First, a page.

DW: They tried to interest producers in New York City in the play and failed, is that correct?

TT: They had no luck getting it produced. It was judged to be too controversial, too long, with too many characters.

DW: This was 1932, in the midst of the Depression. To write about a renowned political radical at a time of widespread misery has a certain significance, apart from any conscious intent.

TT: There’s no doubt that Welles had a strong social conscience in his youth. His writing Marching Song at age 17 speaks to the subject. He came from wealth. But my grandfather recalls that even as a youngster, Orson would become quite upset about “the other half,” witnessing poverty in Chicago and injustice in America generally. He spent a lifetime working on those questions.

DW: How artistry works is complicated. But both Welles and your grandfather were attuned to deeper currents.

TT: They both were very concerned with the history of race relations in America at the time they wrote Marching Song and hoped that in some measure the play might lead to greater racial understanding and tolerance.

DW: This is only a year after the Scottsboro Boys case, which was widely publicized.

TT: Exactly. My grandfather was sensitive to racism, and I know he talked to Welles about it. I think he helped develop his social conscience, because Welles’ father certainly didn’t. Richard Welles was a wealthy bon vivant interested primarily in first person singular. Orson’s mother was dead. Skipper [Roger Hill] was one of the few people in Welles’ life who didn’t want anything from him throughout his life, except for his success.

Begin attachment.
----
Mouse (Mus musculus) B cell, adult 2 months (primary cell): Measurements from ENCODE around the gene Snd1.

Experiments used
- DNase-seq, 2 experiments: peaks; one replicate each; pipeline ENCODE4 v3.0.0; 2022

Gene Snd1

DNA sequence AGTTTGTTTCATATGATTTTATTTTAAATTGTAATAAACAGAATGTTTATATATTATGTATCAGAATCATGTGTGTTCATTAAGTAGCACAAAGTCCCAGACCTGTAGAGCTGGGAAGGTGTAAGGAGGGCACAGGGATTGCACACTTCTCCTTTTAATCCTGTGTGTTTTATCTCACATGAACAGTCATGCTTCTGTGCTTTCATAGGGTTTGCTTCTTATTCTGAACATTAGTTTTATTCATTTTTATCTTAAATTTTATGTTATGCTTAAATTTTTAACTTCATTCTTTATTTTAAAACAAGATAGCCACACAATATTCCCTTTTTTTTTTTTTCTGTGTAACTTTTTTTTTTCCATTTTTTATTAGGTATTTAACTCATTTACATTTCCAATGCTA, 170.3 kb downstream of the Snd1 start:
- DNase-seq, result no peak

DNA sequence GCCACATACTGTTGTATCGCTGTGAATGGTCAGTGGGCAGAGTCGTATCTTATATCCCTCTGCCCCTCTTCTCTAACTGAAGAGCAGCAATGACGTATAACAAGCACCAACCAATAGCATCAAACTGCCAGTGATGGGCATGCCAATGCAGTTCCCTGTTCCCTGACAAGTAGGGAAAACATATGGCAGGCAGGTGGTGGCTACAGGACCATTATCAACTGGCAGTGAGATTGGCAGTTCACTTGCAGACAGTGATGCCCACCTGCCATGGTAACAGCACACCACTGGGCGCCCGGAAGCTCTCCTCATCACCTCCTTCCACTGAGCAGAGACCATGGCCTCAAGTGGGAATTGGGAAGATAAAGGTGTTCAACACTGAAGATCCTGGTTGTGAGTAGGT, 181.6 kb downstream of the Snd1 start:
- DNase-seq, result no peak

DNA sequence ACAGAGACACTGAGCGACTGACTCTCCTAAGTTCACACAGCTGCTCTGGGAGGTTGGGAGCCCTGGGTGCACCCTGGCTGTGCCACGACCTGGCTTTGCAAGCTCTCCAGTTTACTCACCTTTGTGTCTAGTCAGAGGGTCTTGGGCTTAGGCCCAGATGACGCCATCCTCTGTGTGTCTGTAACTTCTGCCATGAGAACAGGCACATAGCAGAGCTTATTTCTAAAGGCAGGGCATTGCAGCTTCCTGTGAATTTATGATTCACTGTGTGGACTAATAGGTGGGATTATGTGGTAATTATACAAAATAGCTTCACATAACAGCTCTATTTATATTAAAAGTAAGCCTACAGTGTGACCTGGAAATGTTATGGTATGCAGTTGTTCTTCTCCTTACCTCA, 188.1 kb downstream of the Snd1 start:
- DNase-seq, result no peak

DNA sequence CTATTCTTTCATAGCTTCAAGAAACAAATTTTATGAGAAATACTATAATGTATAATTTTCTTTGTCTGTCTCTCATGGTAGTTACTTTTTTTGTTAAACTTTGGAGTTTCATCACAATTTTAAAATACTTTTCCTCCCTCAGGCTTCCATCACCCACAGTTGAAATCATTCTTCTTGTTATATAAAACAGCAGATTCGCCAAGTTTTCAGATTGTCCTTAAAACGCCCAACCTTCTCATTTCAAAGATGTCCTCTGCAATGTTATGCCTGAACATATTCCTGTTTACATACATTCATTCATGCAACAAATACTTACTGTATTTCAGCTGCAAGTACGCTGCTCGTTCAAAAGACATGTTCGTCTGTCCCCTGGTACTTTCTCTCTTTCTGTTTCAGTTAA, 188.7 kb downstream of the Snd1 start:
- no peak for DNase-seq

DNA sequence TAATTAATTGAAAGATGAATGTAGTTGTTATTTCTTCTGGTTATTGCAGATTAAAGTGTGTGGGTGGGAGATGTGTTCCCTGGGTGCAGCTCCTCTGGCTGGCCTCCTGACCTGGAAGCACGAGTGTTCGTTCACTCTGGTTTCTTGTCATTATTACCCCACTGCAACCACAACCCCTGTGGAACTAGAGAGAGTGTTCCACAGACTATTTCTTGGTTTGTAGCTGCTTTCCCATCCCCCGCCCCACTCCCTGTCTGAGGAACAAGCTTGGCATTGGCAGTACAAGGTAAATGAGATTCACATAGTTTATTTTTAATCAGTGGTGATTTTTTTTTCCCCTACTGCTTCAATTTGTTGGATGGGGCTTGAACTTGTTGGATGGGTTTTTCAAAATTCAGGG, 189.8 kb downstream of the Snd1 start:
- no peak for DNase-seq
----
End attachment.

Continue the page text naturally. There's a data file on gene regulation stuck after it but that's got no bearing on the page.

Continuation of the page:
The Scottsboro Boys, with attorney Samuel Leibowitz, under guard by the state militia, 1932

DW: What’s unusual about Marching Song is that it manages to dissolve the politics into the poetry, as it were. You don’t feel you’re being lectured to or listening to historical exposition. These are genuine individual human beings reflecting a whole variety of social forces and influences. That’s very difficult to do.

Many historical plays founder on that, because they merely or primarily flesh out certain preconceptions. The whole thing becomes rather pat, you know from the start what the conclusion’s going to be. It’s a remarkable artistic achievement for anyone at any age.

Do you know of any influences working on Welles and Hill, aside from the obvious one, which is Shakespeare?

TT: In addition to Shakespeare, another touchstone is the Bible, which had a significant impact on both Welles and my grandfather. Skipper was a Biblical scholar, quite frankly. Welles developed his enthusiasm for the Bible from him. Not infrequently over the years when Welles wanted to quote a passage in the Bible, and he didn’t have a Bible at hand, he would call Skipper regardless of the hour to draw upon his mentor’s expertise.

DW: I’m interested in the artistic influences working on Welles. Simon Callow in his foreword to your new book writes, “An avid consumer of theater magazines, he [Welles] was fully au fait with the latest developments in Europe, above all in Germany, source of the most radical experiments, from Max Reinhardt to [Bertolt] Brecht to Expressionism.”

TT: Yes.

DW: There is more of an epic feel to this play, more of Shakespeare via above all what was done in Germany by playwrights such as Georg Büchner in Danton s Death, which is a brilliant play about the French Revolution …